This was not your typical English
class assignment. But then, this was a course that was all about approaching topics and ideas from fresh new angles.
“The class is a senior English elective entitled ‘Rewriting History,’” says Aaron Snyder
, the teacher of the course, as well as a Latin teacher and the faculty head of the Los Padres dorm. “The concept of the class is based on the notion of perspective—the idea that the same story can look very different from a different viewpoint.”
One of the books that the class read was Grendel by John Gardner, a retelling of the Beowulf story from the perspective of the first monster that Beowulf slays. Instead of writing an essay on the book, students were divided up into groups of three or four and asked to represent their analysis of the text through three-dimensional, kinetic build-outs, accompanied by a written component. In the written component, students outlined their interpretation and analysis of the key building blocks of the story and shared an “artist's statement” that offered a defense of their choices and their process in creating their 3D structure.
The students’ work was supported by the materials and resources available in the new Library Project Studio, where they spent a week both inside and outside of class time developing and realizing their creations.
“We were excited to host Aaron Snyder’s class in the Library Project Studio,” said Renee Hawkins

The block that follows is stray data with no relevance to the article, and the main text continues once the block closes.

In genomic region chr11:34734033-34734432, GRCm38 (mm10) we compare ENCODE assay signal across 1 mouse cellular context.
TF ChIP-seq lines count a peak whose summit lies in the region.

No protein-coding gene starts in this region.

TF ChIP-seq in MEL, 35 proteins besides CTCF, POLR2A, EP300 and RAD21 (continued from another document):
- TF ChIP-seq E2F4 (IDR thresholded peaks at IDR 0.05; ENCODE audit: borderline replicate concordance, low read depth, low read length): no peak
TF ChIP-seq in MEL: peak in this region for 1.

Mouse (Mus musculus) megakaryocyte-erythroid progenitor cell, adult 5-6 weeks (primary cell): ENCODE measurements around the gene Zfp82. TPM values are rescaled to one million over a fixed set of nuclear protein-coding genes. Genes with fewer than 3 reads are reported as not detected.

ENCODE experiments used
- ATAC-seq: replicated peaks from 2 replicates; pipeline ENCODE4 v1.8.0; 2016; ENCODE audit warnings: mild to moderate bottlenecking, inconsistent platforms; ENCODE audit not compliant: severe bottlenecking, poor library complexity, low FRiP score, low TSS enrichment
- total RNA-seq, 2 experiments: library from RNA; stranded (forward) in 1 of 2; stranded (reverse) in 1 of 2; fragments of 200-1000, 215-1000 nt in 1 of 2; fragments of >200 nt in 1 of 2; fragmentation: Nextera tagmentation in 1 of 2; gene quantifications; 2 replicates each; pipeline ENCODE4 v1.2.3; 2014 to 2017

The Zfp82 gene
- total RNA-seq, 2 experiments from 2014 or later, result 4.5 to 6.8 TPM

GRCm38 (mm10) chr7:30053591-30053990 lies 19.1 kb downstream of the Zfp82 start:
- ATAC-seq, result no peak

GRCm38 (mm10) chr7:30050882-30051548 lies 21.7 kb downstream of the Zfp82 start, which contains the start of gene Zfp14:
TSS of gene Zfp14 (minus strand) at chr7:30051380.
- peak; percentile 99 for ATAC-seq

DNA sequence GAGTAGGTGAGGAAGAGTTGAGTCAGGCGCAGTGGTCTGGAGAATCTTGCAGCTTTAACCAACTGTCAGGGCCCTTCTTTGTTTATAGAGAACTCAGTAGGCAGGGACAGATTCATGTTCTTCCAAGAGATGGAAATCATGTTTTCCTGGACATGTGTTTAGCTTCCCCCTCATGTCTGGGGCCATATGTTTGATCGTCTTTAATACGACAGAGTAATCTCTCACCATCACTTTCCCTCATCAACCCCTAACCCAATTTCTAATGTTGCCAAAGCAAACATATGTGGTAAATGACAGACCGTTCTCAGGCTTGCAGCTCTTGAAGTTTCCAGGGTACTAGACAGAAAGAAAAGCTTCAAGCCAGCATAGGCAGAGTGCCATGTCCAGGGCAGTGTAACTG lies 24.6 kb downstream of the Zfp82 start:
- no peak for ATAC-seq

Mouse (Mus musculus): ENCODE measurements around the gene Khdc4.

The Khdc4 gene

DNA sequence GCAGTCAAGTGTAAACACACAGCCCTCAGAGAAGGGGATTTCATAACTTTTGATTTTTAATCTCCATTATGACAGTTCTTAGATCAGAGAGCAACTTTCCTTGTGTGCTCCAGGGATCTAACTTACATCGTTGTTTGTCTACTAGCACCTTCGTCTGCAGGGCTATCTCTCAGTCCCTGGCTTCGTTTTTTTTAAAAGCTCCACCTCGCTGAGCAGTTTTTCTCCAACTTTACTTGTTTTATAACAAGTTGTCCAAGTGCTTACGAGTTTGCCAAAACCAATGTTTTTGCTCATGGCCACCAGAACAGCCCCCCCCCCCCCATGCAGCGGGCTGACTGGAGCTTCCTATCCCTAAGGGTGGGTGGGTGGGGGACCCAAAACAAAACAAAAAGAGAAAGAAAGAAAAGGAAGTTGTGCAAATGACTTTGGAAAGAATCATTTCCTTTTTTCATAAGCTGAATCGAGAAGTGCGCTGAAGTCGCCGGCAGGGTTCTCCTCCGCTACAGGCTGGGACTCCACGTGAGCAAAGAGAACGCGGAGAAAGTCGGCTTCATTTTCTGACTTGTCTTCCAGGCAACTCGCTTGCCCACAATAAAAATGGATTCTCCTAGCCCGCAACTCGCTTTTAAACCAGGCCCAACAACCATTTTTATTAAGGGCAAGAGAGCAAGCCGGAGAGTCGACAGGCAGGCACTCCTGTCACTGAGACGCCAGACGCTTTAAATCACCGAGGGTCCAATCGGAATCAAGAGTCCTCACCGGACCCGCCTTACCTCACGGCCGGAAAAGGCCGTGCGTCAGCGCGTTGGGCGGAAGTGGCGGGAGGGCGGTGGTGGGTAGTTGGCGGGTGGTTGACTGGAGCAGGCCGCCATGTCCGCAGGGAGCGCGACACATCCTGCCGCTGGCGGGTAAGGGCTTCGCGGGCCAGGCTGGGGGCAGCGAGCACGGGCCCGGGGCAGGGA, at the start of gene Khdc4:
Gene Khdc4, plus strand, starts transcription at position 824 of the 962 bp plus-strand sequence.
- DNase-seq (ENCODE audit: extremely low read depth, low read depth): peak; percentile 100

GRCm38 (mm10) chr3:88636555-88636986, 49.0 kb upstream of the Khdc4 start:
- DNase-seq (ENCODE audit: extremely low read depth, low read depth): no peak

, the new director of library services and educational technology. “It’s exactly the kind of work we want to encourage and we hope more classes find ways to take advantage of the space. The final projects represented a range of ideas and approaches to the book. Equally impressive was the level of creativity and collaboration that went into their projects.”
On presentation day, students unveiled a wide range of creations that integrated text from the novel into structures built with a host of multimedia materials, including cardboard, fabrics, wire, paper, clay, and even one that was built using Minecraft, a computer game in which users can design and construct their own virtual landscapes.
Mr. Snyder concluded: “Throughout the project, students were sketching out their reading of the novel, asking questions, going back to the text, trying to dig deeper and deeper in terms of analysis and artistic representation.”Learn more about academics at Thacher.